Q&A with Scott Waalkes


Scott Waalkes, professor of international politics, has been teaching at Malone since 1998. He earned his bachelor’s degree in political science from Calvin College before completing his master’s and Ph.D. at the University of Virginia. Get to know this soccer-loving professor known for his unique laugh.

Aviso: What’s your favorite aspect of teaching at Malone?

Scott Waalkes, professor of international politics, has been teaching at Malone since 1998 (Photo taken from Scott Waalkes’ Twitter)

Waalkes: The students. They keep me fresh. Trying to communicate with each new generation of students is this constantly invigorating challenge. Now we’ve got the Millennial generation that’s grown up with social media and the internet, so how do I relate when I can remember a day when there was no internet. It keeps me on my toes.

Aviso: How did you end up at Malone?

Waalkes: It was the only tenure-track job offer I received when I applied in 1998. I applied for the position, got the interview, and had a wonderful and great time. I’ve been here ever since.

Aviso: What’s the most beautiful place you’ve been?

Waalkes: Italy. Italy is amazing. The beauty of everyday life is woven into life there. It’s the natural beauty and the historical beauty. It’s not just one. People value beauty in everyday life, so buildings are constructed with aesthetics in mind. Wherever you turn, it seems like you’re surrounded by beauty.

Aviso: Who is your favorite soccer team?

Waalkes: I really like the US Men’s national team. That’s my favorite team to watch. I also like Arsenal and Liverpool in England.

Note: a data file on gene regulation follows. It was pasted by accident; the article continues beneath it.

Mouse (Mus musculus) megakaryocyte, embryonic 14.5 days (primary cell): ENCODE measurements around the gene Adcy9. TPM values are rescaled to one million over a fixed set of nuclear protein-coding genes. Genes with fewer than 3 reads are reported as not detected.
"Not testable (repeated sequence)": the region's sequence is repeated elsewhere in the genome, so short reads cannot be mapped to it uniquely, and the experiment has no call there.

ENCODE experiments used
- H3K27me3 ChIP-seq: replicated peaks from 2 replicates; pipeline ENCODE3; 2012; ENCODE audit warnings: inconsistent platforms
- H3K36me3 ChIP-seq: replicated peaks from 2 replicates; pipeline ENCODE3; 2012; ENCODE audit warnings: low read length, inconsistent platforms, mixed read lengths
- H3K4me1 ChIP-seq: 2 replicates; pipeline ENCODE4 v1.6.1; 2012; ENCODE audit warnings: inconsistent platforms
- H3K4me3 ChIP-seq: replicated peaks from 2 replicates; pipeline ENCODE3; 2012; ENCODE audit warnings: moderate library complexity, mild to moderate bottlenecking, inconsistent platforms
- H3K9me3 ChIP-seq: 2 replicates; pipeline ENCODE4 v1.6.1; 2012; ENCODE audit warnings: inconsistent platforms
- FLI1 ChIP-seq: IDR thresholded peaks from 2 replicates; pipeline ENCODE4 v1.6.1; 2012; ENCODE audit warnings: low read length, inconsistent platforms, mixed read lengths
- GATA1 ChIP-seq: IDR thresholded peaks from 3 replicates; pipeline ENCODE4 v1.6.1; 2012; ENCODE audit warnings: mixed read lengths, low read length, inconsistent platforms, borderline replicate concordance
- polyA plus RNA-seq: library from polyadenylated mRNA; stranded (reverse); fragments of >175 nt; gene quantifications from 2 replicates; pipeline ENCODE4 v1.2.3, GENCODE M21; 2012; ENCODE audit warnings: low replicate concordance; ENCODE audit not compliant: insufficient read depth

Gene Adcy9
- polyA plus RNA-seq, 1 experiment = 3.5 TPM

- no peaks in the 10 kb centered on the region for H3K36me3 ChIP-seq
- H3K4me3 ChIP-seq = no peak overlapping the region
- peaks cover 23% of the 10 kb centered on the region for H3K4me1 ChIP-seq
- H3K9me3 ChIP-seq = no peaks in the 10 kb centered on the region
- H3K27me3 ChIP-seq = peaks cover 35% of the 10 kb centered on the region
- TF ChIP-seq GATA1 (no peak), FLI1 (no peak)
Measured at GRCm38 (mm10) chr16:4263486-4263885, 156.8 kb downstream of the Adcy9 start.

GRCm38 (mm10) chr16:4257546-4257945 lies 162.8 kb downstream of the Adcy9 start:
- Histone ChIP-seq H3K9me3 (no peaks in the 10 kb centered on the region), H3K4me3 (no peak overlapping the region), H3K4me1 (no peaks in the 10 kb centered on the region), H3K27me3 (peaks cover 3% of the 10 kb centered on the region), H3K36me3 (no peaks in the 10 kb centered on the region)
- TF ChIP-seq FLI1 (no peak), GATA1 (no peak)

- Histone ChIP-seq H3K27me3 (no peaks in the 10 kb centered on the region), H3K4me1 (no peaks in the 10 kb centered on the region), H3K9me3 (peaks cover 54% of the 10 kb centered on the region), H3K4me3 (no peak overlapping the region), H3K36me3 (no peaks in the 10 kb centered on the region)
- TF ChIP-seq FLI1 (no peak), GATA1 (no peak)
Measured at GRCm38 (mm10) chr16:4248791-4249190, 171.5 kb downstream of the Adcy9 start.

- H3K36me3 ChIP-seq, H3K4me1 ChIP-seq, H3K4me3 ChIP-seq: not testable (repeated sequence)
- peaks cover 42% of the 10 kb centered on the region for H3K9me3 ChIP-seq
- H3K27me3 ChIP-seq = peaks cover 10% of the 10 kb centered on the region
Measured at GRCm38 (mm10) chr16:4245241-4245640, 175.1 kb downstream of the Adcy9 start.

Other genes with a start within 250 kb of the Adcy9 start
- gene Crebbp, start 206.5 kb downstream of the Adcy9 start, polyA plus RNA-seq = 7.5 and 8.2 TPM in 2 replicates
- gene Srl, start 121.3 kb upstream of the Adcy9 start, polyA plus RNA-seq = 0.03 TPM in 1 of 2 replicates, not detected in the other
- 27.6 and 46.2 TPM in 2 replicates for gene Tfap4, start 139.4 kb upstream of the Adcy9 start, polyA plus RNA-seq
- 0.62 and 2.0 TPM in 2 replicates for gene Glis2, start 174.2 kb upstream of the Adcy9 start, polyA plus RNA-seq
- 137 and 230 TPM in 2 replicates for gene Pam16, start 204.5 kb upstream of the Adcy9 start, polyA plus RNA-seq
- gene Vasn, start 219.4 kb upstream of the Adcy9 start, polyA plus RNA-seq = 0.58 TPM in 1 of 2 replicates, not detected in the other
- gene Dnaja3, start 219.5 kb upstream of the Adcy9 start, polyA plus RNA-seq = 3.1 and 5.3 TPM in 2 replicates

Aviso: Tell me about your family.

Waalkes: I have a wife, Michelle, and we’ve been married almost 25 years. We have three kids. A son, 23, and two daughters, 20 and 19.

Aviso: If you could be any political leader from history, who would you be and why?

Waalkes: That’s tough. That’s like asking me which kid is my favorite kid. Harry Truman is really interesting given the time he was president right at the beginning of the Cold War. He is our last president to have only a high school education. He was widely hated at the time, but 50 years later, historians boosted his reputation. I’d rather be hated at the time and appreciated later for doing the right thing. I respect that.

Aviso: What is something students would be surprised to learn about you?

Waalkes: I had a very large beer can collection when I was a child. They were kind of popular things. I had a display case. I had over a 100 different ones, and I had some really obscure ones.

Alicia Meyer is a staff writer for The Aviso AVW.


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